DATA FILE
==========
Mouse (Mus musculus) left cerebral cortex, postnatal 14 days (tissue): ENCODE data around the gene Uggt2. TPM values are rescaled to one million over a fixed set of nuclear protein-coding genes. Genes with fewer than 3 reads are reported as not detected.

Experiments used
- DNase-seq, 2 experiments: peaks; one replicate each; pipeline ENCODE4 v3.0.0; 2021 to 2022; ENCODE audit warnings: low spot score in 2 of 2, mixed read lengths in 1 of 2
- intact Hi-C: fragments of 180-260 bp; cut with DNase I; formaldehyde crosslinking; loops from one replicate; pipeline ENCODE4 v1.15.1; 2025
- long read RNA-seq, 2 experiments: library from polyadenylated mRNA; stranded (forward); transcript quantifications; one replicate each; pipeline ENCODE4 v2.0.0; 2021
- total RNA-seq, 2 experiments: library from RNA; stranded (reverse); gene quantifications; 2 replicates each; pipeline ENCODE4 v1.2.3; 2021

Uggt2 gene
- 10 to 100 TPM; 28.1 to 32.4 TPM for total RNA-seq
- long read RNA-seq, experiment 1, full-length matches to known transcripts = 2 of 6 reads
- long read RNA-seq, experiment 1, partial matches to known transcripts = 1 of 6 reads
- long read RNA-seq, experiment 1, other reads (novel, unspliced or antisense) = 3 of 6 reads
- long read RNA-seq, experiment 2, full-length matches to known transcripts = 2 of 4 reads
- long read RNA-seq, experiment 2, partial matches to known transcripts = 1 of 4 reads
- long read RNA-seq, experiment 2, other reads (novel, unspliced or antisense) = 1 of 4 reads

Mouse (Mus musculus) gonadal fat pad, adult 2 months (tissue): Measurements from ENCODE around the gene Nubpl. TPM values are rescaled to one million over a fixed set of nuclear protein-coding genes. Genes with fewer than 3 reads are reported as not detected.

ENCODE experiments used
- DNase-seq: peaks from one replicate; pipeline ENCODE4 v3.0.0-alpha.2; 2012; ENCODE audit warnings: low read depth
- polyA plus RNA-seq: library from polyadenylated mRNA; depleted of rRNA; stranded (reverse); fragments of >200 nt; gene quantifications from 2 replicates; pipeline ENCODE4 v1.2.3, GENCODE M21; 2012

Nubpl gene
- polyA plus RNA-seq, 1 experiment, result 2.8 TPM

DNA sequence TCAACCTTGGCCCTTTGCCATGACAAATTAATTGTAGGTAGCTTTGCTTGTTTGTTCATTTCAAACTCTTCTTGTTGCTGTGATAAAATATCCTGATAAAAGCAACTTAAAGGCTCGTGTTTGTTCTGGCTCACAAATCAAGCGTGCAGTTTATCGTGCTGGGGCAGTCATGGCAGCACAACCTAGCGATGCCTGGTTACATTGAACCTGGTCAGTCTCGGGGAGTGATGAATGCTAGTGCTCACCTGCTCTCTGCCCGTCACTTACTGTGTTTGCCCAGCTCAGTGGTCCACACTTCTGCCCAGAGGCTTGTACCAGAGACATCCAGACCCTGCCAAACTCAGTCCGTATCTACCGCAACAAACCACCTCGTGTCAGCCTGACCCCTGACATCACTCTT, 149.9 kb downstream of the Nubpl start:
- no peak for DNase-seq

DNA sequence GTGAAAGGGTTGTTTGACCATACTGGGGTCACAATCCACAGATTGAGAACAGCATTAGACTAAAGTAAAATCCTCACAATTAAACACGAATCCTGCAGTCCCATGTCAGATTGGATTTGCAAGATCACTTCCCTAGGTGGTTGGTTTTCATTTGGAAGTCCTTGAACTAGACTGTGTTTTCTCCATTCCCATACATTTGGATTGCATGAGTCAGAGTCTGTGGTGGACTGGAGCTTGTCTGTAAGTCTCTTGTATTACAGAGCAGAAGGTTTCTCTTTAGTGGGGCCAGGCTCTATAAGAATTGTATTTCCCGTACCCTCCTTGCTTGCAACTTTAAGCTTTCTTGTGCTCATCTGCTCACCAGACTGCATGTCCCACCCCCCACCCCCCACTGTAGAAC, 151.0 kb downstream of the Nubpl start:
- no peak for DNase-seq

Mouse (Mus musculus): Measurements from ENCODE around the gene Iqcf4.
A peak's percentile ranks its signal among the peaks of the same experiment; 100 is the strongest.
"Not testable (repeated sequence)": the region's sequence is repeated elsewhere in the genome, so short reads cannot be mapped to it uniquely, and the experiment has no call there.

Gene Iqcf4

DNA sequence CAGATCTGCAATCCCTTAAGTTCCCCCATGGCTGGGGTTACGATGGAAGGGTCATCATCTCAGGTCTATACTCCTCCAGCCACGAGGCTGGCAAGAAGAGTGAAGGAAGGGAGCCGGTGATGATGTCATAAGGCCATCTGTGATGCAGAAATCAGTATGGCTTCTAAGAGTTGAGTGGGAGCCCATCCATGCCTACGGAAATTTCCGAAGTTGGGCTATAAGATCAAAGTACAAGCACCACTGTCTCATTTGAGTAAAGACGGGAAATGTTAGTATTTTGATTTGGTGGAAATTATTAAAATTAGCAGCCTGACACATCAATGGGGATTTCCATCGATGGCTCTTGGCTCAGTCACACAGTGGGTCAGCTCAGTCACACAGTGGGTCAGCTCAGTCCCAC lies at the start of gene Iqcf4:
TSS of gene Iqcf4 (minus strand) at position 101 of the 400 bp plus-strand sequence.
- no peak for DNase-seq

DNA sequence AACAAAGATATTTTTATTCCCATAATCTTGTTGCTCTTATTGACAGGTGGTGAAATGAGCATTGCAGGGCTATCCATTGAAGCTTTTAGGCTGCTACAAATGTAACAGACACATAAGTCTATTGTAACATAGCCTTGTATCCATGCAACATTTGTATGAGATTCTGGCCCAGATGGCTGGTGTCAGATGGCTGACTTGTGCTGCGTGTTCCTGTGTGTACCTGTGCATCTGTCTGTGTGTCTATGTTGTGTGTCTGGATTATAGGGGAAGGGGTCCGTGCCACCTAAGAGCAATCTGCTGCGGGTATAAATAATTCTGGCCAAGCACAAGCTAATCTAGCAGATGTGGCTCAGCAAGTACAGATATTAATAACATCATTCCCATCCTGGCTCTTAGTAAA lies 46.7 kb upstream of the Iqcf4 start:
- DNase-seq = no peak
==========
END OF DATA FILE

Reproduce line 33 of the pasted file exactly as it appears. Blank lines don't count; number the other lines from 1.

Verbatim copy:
- DNase-seq = no peak